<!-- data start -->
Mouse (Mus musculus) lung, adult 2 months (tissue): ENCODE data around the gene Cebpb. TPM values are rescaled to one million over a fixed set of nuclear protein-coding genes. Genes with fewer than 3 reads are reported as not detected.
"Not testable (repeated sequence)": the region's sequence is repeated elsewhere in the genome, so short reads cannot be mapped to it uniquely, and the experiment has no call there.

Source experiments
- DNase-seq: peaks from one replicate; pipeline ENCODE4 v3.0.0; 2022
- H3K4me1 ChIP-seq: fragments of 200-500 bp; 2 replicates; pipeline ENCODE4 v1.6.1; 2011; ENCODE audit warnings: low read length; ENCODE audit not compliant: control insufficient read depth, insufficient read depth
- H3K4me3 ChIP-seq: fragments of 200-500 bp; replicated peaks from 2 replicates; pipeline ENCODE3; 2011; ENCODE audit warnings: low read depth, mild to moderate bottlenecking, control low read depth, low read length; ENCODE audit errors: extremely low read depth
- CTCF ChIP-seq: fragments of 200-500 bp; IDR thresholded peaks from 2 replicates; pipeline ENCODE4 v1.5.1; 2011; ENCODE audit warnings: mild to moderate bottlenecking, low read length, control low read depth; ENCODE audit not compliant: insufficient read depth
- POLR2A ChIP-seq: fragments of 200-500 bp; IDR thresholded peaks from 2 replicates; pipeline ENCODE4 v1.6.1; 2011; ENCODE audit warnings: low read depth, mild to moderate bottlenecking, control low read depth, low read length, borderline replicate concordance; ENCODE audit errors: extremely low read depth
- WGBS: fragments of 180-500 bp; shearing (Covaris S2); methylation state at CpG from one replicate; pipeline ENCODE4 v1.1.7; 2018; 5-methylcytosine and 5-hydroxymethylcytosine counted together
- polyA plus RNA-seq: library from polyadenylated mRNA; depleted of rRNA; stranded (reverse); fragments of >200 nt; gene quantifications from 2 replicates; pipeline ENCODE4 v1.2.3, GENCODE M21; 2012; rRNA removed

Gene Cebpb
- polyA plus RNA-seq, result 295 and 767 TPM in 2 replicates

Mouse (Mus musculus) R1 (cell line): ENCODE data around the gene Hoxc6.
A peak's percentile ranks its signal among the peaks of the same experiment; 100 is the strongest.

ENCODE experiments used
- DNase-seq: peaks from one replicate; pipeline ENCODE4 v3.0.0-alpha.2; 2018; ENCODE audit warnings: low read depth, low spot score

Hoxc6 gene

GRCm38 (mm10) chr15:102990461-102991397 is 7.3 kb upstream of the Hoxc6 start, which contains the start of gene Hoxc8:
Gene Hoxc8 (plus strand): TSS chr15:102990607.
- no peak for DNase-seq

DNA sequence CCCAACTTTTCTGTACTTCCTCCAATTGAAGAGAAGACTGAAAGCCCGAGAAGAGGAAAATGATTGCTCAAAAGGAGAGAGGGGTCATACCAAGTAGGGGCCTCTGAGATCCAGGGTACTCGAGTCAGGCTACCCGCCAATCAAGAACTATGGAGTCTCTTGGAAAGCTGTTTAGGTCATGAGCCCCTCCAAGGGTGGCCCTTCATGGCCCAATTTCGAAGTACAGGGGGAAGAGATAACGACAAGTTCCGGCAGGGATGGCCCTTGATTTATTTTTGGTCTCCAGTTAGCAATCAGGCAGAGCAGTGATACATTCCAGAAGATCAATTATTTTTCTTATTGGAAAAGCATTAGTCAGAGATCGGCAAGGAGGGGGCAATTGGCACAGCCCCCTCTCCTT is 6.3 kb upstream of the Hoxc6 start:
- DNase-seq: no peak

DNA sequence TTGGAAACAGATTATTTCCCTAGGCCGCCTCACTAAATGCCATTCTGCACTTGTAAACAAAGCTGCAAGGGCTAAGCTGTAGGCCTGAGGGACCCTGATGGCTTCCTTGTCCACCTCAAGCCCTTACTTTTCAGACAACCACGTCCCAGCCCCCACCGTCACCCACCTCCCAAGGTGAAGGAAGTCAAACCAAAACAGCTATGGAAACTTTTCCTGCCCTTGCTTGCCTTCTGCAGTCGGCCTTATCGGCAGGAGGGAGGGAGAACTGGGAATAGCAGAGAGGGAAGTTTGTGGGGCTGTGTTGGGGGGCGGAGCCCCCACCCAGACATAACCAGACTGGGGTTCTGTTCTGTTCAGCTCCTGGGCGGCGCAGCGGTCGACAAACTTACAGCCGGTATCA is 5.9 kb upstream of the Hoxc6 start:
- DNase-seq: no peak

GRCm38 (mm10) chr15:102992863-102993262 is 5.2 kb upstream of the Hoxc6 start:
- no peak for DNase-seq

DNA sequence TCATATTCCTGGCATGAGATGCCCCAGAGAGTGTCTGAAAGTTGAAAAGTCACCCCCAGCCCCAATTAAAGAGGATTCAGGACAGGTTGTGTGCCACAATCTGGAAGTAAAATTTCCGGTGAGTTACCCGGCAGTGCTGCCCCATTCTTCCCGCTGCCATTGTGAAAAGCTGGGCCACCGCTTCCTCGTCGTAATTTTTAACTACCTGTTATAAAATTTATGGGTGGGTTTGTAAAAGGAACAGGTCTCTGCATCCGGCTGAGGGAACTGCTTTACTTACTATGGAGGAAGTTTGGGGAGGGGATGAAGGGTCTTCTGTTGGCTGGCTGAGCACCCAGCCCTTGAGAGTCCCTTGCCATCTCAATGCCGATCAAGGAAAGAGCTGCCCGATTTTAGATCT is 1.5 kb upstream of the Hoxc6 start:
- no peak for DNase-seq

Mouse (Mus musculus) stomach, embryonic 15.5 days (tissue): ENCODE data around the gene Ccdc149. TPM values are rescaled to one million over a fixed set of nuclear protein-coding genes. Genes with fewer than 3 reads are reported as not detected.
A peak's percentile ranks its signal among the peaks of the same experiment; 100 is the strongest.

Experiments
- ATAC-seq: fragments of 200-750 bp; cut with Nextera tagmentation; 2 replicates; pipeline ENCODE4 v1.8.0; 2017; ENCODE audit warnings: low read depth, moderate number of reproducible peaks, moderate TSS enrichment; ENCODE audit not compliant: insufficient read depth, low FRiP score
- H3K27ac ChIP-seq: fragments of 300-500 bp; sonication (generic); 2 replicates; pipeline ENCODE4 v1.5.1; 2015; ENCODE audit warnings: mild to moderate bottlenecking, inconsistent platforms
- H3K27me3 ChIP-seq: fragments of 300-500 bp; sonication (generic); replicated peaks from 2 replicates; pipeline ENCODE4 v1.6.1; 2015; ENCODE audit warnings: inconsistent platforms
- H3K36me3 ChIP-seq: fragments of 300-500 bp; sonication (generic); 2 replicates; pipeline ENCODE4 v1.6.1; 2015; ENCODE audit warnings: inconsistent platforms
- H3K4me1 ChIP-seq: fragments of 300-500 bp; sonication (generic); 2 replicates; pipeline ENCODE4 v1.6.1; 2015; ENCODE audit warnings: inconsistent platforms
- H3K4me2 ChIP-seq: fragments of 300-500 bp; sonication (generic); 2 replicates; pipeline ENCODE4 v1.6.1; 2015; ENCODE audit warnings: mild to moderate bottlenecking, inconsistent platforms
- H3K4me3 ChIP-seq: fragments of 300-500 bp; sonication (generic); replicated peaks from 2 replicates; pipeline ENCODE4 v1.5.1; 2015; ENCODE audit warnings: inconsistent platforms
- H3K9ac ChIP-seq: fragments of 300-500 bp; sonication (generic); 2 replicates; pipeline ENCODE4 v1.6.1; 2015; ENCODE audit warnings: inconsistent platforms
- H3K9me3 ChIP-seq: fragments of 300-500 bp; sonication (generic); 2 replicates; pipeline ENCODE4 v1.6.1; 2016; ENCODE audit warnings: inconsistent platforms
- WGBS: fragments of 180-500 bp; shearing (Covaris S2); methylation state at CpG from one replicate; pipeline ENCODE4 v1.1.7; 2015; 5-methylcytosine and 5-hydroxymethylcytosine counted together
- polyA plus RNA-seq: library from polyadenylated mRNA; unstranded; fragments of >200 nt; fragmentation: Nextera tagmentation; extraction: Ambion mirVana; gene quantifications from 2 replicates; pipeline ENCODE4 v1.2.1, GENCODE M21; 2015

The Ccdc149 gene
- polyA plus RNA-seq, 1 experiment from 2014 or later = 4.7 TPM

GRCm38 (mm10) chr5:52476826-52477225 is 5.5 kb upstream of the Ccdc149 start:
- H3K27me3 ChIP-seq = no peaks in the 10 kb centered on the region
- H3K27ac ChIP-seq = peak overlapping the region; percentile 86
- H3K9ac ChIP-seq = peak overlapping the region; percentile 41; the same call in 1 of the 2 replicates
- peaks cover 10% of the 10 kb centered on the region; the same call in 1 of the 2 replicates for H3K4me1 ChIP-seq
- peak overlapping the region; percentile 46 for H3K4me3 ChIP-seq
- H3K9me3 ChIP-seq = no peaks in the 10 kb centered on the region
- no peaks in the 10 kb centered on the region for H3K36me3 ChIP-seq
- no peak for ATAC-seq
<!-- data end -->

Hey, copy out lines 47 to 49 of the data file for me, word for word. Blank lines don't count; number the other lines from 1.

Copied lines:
- H3K27ac ChIP-seq = peak overlapping the region; percentile 86
- H3K9ac ChIP-seq = peak overlapping the region; percentile 41; the same call in 1 of the 2 replicates
- peaks cover 10% of the 10 kb centered on the region; the same call in 1 of the 2 replicates for H3K4me1 ChIP-seq